The Belgian art of cartoons - How Tintin, a young journalist with a distinctive hairstyle, made it to Hollywood

A hero who, 100 years after his debut, is as popular as ever: Tintin, with his faithful dog, Snowy. The reporter with the blonde quiff has not only won many comic strip fans over the past century. He has also been the subject of numerous plays, radio and television programmes and feature films.

Tintin is the fictional protagonist of the comic strip series The Adventures of Tintin. Initially published in French, the series was created by Belgian cartoonist and writer Georges Remi. Under the pseudonym Hergé, he first published a story about the boy and his white wire-haired fox terrier in the 30 December 1928 Christmas issue of the satirical weekly Le Sifflet.

Instant hit

It was an instant hit, and was followed by another series in the youth supplement of the conservative and Roman Catholic newspaper Le Vingtième Siècle: Tintin in the Land of the Soviets. The story was serialised one panel at a time, and when it began, Tintin’s hair wasn’t yet quiffed. The haircut came a few days later when he went for a drive against the wind.

The early Tintin stories largely reflect the beliefs of the Catholic bourgeois milieu in which Hergé found himself at the time. Stories such as Tintin in the Congo and Tintin in America contain many scenes and jokes that are paternalistic or racist.

The Blue Lotus is the first book in which Hergé did more background research to create a more realistic portrayal of other countries and peoples, in this case, China. His drawing style also improved, with more detailed backgrounds and different perspectives.

Political satire

Until the Second World War, Hergé used a style of political satire. This became too dangerous under the German occupation of Belgium, and he was forced to abandon the story Land of Black Gold halfway through. In 1940, Le Petit Vingtième was closed down, and Tintin appeared in Le Soir, a newspaper published under the auspices of the occupiers.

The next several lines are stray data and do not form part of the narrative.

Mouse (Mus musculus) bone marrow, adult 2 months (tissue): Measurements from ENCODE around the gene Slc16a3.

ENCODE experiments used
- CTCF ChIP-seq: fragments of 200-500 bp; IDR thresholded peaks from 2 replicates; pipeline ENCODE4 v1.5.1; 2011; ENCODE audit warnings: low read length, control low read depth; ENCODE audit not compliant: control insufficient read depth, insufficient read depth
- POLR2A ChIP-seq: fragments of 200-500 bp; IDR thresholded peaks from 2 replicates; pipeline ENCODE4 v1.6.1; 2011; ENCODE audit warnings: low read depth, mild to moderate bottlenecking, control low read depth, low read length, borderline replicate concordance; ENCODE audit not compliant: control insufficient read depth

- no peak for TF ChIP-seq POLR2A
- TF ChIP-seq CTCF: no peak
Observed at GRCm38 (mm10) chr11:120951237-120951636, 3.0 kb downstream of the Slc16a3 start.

At the end of the war, the strip was discontinued, and Hergé was accused of collaborating with the Nazis. In 1946, he was more or less rehabilitated by the publisher and former Resistance hero Raymond Leblanc, who reintroduced Tintin, now in his own comic.

From the 1960s, Hergé became less productive. Only two new books were published between 1964 and 1976. After his death in 1983, the sketches for one last unfinished album, Tintin and Alph-Art, were published. Hergé had expressed his wish that no new Tintin adventures should be published after his death.

Contemporary culture

Nevertheless, Tintin remains an integral part of contemporary culture. Numerous murals and statues have been dedicated to him, and the intrepid reporter lives on in countless plays, radio shows, cartoons and video games.

In 2011, he even appeared on the big screen in 3D when Steven Spielberg released an animated film based on the albums The Crab with the Golden Claws and The Secret of the Unicorn. And so, after almost a century, Tintin and his four-legged friend are still alive and kicking.



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